Over the Christmas holidays, parliamentary lawmakers in Senegal rejected a proposed bill that sought to double the jail time for people convicted under the country’s anti-sodomy law and imprison anyone who advocated publicly in favor of LGBTQ rights.
Under the country’s current penal code, those convicted of committing “an indecent or unnatural act with an individual of his or her own sex” may be sentenced to up to five years in prison, and forced to pay a fine. The bill, as introduced last month, would have doubled that sentence to up to 10 years, plus a fine.
The bill would also have effectively scuttled free speech rights by imposing a sentence of three to five years in prison, plus a fine, for anyone who advocates for LGBTQ rights or decriminalization of homosexuality, even on their private social media accounts. It also would have imprisoned intersex individuals, though it was unclear why they were targeted specifically, other than for merely existing.
The measure was initiated by eleven deputies, primarily from the opposition parties, who were spurred on by demonstrations by conservatives and student Islamic groups, which hold significant clout in the Muslim-majority nation. But a majority of deputies called the issue a “false debate,” arguing that the opposition politicians were simply trying to use the law to bolster their anti-LGBTQ bona fides ahead of the local elections scheduled for Jan. 23 while trying to “hide hidden political objectives.”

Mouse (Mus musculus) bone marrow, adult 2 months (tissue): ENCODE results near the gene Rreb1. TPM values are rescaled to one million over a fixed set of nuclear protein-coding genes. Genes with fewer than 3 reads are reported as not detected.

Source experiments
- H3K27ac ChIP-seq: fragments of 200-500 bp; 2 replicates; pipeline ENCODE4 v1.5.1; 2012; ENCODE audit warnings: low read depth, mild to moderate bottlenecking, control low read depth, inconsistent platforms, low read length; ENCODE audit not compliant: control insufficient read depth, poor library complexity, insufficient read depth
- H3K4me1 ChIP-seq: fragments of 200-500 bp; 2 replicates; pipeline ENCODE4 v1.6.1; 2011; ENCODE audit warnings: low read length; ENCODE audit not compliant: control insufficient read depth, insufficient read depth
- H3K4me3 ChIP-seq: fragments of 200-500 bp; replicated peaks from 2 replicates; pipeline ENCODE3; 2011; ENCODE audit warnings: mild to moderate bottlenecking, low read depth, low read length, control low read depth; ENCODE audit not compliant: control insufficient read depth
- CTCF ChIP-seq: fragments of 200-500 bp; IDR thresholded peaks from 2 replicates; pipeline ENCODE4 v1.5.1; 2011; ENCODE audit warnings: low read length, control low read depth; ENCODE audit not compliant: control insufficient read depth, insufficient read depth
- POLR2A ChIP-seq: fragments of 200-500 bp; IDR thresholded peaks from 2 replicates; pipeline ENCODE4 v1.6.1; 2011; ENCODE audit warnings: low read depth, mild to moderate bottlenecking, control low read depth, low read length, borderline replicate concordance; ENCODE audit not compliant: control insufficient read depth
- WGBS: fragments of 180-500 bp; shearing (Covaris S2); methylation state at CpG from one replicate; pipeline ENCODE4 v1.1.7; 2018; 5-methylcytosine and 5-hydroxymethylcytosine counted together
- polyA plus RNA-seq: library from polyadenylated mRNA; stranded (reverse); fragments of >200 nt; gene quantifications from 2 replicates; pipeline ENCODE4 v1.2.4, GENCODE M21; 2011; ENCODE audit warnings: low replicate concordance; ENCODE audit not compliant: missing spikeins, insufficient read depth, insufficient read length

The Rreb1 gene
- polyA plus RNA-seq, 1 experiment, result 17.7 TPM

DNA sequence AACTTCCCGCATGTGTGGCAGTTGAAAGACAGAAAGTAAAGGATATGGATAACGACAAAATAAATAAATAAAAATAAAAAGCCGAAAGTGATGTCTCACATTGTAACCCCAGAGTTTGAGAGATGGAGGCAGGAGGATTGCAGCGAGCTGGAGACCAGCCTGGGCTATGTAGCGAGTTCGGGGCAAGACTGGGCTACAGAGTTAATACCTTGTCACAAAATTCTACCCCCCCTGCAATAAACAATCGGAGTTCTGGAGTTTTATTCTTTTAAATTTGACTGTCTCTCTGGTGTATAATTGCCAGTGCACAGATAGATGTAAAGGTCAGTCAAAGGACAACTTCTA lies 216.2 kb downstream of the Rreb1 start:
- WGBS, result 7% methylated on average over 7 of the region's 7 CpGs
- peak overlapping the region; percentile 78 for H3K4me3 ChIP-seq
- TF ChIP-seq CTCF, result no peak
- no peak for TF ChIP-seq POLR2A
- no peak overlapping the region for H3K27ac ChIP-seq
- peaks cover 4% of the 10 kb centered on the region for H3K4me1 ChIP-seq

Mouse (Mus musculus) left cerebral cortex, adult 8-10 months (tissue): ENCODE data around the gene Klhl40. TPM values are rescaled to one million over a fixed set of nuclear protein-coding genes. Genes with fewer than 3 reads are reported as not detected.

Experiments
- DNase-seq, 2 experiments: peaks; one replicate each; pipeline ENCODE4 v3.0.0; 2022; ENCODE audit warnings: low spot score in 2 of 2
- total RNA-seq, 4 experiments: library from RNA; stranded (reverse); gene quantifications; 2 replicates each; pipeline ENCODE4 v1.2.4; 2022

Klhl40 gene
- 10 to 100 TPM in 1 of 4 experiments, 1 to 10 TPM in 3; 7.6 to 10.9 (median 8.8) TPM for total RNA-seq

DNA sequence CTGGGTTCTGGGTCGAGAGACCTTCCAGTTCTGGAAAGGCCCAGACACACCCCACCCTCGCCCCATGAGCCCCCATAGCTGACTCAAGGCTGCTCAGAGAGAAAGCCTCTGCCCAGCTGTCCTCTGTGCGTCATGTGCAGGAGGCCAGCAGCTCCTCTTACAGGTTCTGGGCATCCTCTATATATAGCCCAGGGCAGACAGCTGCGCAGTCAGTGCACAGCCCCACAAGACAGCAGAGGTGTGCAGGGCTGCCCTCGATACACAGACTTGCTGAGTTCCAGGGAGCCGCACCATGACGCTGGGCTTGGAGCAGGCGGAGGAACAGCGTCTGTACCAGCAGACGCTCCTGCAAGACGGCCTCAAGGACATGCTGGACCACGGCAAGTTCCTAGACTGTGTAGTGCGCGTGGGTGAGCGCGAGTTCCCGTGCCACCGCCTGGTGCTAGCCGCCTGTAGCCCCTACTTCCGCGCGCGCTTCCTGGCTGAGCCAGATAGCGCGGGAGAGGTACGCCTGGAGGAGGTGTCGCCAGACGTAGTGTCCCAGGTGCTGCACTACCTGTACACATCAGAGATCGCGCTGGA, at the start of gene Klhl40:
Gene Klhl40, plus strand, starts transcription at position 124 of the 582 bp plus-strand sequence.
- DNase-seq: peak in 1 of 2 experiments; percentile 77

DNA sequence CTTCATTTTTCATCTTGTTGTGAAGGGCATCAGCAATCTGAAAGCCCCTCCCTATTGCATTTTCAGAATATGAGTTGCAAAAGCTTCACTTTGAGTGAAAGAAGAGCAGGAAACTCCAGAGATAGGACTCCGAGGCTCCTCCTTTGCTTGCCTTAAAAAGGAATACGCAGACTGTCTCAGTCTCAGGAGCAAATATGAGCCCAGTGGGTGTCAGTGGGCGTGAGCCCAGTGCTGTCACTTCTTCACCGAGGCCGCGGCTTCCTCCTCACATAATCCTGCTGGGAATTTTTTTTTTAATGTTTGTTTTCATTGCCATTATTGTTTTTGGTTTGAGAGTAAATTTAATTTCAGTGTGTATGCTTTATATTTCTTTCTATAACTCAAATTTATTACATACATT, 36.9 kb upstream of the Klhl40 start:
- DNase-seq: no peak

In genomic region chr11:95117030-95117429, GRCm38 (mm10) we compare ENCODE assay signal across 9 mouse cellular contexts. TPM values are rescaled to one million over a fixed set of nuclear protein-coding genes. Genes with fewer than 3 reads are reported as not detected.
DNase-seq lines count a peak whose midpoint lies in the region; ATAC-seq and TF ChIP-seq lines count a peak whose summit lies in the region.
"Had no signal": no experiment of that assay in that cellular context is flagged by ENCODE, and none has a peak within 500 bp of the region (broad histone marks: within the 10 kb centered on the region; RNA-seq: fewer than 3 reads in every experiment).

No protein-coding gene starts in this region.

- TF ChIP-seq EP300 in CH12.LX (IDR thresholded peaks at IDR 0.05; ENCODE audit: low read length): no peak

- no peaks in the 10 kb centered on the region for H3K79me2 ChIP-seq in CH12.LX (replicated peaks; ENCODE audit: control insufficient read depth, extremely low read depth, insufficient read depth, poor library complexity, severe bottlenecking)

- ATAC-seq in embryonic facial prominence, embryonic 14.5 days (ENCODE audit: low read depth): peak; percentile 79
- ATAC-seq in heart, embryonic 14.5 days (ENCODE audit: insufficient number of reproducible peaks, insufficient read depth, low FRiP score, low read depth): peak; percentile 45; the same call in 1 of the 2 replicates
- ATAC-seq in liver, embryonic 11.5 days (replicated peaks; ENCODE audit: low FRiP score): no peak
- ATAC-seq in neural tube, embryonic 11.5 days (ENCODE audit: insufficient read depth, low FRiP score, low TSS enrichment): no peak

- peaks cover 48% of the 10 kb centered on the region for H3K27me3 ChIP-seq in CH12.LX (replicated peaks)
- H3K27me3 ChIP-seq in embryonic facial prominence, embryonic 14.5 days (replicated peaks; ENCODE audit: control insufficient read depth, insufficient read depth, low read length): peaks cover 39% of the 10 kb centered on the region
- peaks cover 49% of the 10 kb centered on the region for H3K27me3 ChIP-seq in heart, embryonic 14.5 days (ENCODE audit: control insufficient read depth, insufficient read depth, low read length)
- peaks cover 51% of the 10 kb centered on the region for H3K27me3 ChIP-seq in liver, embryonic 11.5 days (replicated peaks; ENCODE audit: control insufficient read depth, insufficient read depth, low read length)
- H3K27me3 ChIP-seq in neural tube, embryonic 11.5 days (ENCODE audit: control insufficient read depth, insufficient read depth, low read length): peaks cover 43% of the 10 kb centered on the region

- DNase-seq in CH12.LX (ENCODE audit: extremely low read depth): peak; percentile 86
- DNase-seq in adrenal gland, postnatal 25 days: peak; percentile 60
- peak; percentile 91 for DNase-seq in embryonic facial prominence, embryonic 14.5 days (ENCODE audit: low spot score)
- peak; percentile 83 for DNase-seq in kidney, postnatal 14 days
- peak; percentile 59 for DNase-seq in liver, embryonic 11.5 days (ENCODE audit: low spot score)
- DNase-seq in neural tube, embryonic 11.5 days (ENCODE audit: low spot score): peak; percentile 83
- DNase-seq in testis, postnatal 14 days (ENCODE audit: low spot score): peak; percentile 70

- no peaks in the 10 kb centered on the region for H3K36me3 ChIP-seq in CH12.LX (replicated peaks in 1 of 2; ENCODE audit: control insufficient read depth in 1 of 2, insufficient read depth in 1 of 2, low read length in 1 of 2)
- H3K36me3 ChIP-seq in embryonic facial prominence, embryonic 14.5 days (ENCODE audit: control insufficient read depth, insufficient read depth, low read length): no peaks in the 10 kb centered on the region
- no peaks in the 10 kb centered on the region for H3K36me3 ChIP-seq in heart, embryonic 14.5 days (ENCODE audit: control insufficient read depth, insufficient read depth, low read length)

“The current law in Senegal, which dates from 1966, is clear on this subject. There is no need to add or remove a comma,” the majority members of parliament said in a joint statement issued by its president, Aymérou Gningue, reports France TV Info.
Gningue added that the acts targeted by the proposed law “are already clearly banned and punished by law in Senegal.”
LGBTQ advocates had feared that President Macky Sall, a fierce opponent of LGBTQ rights, would have signed the harsher penalties into law if the bill had passed parliament. Sall never took a position on the bill, but has previously resisted calls to decriminalize homosexuality, citing “Senegalese cultural specificities.”
Similar to leaders of other African nations that also criminalize homosexuality — either with prison or a death sentence — Sall has argued that Western nations are attempting to impose their cultural values onto the country by promoting homosexual behavior that many Senegalese find repugnant.
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